Mine is not the story of the ghettos and the camps, but of a small village in the hills, a chapel in the darkness of the night. I should write it down, I suppose. The younger ones do not remember, and when I am gone there will be no one else. The history and those who lived it will disappear with the wind. But I cannot. It is not that the memories are too painful — I live them over and over each night, a perennial film in my mind. But I cannot find the words to do justice to the people that lived, and the things that had transpired among us.
(from The Winter Guest, page 11)
Pam Jenoff’s latest novel, The Winter Guest, may be her best yet. Set primarily in Nazi-occupied Poland in 1940, the novel centers on 18-year-old twins, Helena and Ruth Nowak, tasked with raising their three younger siblings after the death of their father and their mother’s removal to a hospital in Kraków. Although the Nazis have yet to enter their small village of Biekowice, the sisters must contend with constant hunger and worries about how to keep the family together and keep them warm as winter approaches.
Helena is the strong sister, accustomed to long walks in the forest in search of food and to the city to ensure their mother is receiving proper care at the Jewish hospital, the only facility affordable to the family. Ruth is the gentle sister, who spends all of her time caring for the children and trying to stretch their meager rations. Despite being close, the burden of the war and having to act as parents to the younger children take a toll on the sisters’ relationship. Ruth laments her lost love and the likelihood that she will never have a family of her own, and she cares little about what goes on outside of the family and their cottage — even as talk of the Jews in the city being removed from their homes makes its way to the village. Helena, meanwhile, is more realistic about what’s going on, but her weekly trips to Kraków to visit their mother put her face-to-face with the atrocities being committed by the Nazis, and she soon realizes that keeping your head down does not ensure survival.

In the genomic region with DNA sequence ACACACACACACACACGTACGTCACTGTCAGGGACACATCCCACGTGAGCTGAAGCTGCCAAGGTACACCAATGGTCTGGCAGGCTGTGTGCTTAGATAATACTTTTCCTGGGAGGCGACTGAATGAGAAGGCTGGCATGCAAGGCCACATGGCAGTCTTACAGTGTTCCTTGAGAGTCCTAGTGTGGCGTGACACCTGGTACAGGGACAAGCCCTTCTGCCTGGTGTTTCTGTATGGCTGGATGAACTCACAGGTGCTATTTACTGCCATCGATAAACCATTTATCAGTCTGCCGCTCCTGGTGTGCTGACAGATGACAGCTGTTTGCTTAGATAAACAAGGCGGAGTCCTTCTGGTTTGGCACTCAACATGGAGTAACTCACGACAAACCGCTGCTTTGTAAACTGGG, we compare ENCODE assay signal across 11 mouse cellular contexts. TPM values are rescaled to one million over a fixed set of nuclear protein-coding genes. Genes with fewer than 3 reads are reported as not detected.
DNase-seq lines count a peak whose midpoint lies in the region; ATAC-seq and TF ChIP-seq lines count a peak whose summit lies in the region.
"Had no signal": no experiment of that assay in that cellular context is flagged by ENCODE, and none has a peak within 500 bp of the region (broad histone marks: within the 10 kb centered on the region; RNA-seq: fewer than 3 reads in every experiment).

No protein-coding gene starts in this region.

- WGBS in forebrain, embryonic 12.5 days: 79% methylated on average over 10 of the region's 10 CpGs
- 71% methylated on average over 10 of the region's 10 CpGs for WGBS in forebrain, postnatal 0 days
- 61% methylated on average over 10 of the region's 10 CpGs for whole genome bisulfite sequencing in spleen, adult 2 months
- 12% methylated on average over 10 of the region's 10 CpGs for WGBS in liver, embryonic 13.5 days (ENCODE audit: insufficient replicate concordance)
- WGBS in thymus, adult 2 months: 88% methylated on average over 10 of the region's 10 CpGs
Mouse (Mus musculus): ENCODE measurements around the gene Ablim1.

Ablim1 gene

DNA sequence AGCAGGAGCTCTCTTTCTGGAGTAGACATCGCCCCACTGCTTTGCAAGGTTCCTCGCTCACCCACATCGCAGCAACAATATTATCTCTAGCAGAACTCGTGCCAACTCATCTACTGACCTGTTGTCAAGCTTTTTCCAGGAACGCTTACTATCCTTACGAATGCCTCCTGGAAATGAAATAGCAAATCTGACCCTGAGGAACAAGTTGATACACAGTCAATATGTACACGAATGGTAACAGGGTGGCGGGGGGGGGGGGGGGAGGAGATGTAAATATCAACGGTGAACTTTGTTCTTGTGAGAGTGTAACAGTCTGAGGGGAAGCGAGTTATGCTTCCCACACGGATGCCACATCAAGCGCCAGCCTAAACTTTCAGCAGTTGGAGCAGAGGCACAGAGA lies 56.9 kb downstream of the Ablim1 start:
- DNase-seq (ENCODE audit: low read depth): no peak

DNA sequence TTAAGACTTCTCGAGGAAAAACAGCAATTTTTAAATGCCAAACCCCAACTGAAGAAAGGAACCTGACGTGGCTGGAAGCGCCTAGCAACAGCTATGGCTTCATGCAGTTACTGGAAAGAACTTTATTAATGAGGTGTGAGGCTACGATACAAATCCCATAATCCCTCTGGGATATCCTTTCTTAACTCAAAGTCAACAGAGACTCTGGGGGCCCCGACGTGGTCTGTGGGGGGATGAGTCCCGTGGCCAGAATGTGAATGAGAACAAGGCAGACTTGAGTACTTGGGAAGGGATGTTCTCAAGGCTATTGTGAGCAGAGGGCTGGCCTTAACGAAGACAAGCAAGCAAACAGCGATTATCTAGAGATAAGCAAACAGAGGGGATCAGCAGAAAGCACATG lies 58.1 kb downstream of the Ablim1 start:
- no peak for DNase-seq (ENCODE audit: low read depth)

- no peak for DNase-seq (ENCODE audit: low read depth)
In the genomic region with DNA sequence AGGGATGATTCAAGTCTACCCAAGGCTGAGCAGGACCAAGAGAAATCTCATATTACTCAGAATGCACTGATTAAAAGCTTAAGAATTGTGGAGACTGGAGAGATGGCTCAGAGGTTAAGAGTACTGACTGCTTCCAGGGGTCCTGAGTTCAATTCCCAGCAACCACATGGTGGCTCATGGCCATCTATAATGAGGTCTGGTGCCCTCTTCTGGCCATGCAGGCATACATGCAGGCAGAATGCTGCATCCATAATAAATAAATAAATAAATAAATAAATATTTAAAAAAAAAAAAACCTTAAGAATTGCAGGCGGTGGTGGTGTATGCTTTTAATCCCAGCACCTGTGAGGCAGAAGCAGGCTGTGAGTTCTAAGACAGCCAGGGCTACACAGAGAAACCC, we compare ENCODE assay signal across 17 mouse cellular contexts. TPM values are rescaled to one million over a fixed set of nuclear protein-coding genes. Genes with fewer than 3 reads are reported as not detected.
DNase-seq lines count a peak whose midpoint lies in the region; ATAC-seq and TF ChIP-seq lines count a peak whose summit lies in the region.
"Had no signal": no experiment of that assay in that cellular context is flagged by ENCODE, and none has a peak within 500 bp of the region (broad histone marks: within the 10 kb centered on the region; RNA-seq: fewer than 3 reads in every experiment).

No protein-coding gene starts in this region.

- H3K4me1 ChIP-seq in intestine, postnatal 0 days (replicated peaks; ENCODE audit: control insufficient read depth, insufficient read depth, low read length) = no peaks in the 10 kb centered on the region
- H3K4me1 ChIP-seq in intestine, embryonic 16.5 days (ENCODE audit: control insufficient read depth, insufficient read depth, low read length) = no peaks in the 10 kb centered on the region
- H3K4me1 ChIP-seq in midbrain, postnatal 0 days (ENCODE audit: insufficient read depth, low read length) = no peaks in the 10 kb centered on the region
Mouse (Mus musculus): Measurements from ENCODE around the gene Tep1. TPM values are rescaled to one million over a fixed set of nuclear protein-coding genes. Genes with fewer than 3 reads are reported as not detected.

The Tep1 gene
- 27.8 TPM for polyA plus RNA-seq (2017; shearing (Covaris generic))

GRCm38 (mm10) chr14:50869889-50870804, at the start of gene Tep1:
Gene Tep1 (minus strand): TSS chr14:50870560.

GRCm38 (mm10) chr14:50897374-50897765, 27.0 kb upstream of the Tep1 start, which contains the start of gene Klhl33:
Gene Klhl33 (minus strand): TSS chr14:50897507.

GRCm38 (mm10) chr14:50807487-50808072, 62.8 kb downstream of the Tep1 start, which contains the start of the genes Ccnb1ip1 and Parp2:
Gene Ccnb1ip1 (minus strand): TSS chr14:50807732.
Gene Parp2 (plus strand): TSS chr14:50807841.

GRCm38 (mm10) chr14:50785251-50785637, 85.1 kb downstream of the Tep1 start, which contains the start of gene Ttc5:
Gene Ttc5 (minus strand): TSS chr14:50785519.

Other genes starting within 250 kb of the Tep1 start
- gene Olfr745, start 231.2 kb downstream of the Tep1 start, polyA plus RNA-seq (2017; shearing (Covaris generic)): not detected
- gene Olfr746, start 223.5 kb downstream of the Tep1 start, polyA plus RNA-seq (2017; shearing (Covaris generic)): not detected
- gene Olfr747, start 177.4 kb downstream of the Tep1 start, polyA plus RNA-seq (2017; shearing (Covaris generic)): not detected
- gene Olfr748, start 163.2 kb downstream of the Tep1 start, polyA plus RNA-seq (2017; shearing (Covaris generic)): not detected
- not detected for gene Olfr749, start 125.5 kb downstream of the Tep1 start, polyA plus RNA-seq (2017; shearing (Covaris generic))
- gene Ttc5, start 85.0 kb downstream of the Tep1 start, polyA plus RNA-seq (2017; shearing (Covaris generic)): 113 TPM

When Helena comes across an injured American paratrooper in the forest, she decides to help him, finding him shelter in an abandoned chapel, feeding him from her family’s nearly bare cupboards, and keeping him a secret from Ruth — and not just because of the danger to her family. With Sam, Helena not only finds love but also a purpose, someone to trust when the war finally hits home. But increasing friction and jealousy between the sisters threatens their relationship and their lives.
In The Winter Guest, Jenoff brings to life a small Polish village in the midst of war, from the hunger and the cold to the watchful eyes of neighbors who report the most minor infraction in exchange for money or food. The Nowak twins always felt out of place in their village, and the war and the loss of their parents isolate them even more. Neither one wants to be left alone with the responsibility of caring for the children, and the differences that were emphasized since their birth push them apart as the years pass. Jenoff does a great job portraying their complicated relationship and making me understand the motivations of each sister. There was one moment when I was so angry at one of the sisters that I had to put down the book and vent to my husband for a few minutes. Generating such an emotional reaction is a sign of a great book, at least in my opinion. Jenoff brilliantly creates an atmosphere of nervous calm, and I kept feeling like something bad was going to happen at any moment.
Although the epilogue was a bit rushed and devoid of some of the tidbits of information that would have made it more believable, I still loved the book. Jenoff unflinchingly details the struggles of living in an occupied country, the atrocities committed by the Nazis as they liquidated Jewish neighborhoods, and the danger of ignoring what’s happening in your own backyard. She deftly balances the excitement of taking action with the horrors and loss inevitable in war, and she makes a story that happened decades ago relevant in the present day. The Winter Guest is about the bonds between sisters and twins, the destructive nature of secrets, loyalty and betrayal, and the need to preserve wartime stories of courage and resistance before those who know exactly what happened are gone.
Disclosure: I received The Winter Guest from Harlequin MIRA and the author for review.
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